When people hear about flexible circuits, it often leads to a follow up question: “can conductive ink be stretched?” There is a difference between “flexibility” and “stretching”.

Flexibility means the inks can be placed in tension and continue to provide electrical continuity.

Think of the following scenario of bending a sensor tail around your finger:

  • IF the ink is printed on the top surface of the tail and you wrap the tail around your finger the ink is placed in tension.

As long as the bend radius is not too small the ink maintains electrical continuity because of its flexibility, i.e. there is enough silver flake in the resin to keep the flakes from being pulled apart (separated) from one another.

A small radius or bend will actually tear or fracture the ink – too much tension.

  • IF the ink is printed on the bottom surface of the tail and you wrap the tail around your find the ink is places in compression.

No issues here as the silver flakes pushed or pressed closer together.  The tighter the radius the better.

In this scenario you can actually crease the tail and maintain electrical continuity.

Flexible Circuit 1.png

Stretching means that in certain scenarios the conductive silver ink, and the substrate it is deposited on, are temporarily altered. One example of this is spandex. It can be stretched to extremes during a workout but always returns to its original size. There are companies working on this.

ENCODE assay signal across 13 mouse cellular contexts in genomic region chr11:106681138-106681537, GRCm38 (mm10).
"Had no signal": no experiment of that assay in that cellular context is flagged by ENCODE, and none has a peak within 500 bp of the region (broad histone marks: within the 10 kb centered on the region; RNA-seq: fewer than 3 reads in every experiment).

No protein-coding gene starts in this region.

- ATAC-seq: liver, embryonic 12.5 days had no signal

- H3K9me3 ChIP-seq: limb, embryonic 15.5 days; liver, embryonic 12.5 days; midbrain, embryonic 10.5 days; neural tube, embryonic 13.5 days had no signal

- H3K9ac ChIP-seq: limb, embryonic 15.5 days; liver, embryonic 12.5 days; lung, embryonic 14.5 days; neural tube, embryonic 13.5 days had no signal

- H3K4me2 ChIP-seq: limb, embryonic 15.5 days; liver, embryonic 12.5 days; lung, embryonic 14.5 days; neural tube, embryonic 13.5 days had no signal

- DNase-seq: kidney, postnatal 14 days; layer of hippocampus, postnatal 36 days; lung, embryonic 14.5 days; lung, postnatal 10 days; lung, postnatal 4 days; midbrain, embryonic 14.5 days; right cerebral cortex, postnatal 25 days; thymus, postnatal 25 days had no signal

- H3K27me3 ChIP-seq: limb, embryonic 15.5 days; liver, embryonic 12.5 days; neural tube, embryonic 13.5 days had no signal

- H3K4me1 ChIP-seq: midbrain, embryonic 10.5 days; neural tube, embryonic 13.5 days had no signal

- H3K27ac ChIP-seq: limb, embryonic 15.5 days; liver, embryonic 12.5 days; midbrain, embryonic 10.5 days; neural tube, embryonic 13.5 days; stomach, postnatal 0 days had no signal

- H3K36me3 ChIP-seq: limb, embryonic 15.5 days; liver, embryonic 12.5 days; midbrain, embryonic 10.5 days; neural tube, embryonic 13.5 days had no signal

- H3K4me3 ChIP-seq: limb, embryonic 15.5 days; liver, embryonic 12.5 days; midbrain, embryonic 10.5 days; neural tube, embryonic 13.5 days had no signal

This holds true for both projected capacitive sensors as well as membrane switches – both use conductive inks printed on flexible substrates.

Projected capacitive sensors:

Curved surfaces used to be unachievable for touch sensors when ITO (indium tin oxide) was the solution – ITO, being a metal, is not flexible and is considered brittle. PEDOT is a cost effective alternative to ITO and is flexible, very flexible. PEDOT maintains its adhesion to the substrate and all conductive properties when flexed, so the manufacturing of a finished assembly is easier than with the brittle conductive material, ITO.

Membrane switches:

One instance where people wonder about ink “stretching” is in the context of forming the ink. Forming can be very basic embossing. Circuitry inks should hold up to a gradual emboss like a “pillow emboss” but may have a difficult time functioning with a “rim emboss” (hard 90 degree angle).

In mold decorating or IMD is another type of forming. The IMD process would certainly call for the inks to have stretch or elongation properties to them.

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